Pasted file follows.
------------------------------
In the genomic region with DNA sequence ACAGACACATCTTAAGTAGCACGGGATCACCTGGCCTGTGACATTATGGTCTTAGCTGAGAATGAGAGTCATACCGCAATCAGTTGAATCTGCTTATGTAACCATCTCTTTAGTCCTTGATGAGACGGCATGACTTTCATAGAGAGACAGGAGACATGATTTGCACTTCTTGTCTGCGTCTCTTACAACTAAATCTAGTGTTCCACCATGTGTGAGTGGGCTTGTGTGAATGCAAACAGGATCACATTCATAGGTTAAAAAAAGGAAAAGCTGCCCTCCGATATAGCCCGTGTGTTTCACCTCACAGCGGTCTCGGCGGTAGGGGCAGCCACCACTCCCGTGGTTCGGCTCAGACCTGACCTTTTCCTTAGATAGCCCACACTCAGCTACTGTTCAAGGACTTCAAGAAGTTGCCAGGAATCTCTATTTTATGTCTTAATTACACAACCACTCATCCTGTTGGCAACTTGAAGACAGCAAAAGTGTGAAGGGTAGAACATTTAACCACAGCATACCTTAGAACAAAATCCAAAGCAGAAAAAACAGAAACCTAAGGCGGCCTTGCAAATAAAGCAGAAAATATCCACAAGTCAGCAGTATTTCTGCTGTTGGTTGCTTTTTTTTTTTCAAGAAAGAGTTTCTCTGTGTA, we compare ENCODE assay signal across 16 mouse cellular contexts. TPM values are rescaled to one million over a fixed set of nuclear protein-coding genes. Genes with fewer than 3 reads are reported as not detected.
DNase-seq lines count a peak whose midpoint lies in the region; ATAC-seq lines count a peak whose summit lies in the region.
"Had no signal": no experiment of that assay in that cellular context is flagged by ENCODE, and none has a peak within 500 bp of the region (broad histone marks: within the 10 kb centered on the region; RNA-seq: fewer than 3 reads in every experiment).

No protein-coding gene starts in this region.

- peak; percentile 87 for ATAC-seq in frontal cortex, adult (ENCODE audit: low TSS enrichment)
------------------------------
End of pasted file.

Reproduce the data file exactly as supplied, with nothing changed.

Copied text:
In the genomic region with DNA sequence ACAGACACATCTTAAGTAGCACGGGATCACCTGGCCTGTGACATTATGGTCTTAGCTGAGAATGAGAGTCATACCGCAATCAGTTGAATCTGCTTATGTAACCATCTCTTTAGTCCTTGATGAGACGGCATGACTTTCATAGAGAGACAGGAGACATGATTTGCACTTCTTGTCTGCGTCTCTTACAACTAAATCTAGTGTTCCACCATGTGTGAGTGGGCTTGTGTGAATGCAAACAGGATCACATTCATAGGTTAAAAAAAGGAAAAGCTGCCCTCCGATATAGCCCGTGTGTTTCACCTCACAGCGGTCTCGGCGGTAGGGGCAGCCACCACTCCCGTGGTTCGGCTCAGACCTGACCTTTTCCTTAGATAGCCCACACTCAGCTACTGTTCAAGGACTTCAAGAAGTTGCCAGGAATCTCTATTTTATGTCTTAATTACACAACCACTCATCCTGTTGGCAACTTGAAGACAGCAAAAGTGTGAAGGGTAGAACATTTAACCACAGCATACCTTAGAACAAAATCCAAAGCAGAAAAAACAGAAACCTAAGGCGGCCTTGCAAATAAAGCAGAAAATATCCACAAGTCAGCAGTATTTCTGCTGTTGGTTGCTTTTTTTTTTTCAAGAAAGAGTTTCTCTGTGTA, we compare ENCODE assay signal across 16 mouse cellular contexts. TPM values are rescaled to one million over a fixed set of nuclear protein-coding genes. Genes with fewer than 3 reads are reported as not detected.
DNase-seq lines count a peak whose midpoint lies in the region; ATAC-seq lines count a peak whose summit lies in the region.
"Had no signal": no experiment of that assay in that cellular context is flagged by ENCODE, and none has a peak within 500 bp of the region (broad histone marks: within the 10 kb centered on the region; RNA-seq: fewer than 3 reads in every experiment).

No protein-coding gene starts in this region.

- peak; percentile 87 for ATAC-seq in frontal cortex, adult (ENCODE audit: low TSS enrichment)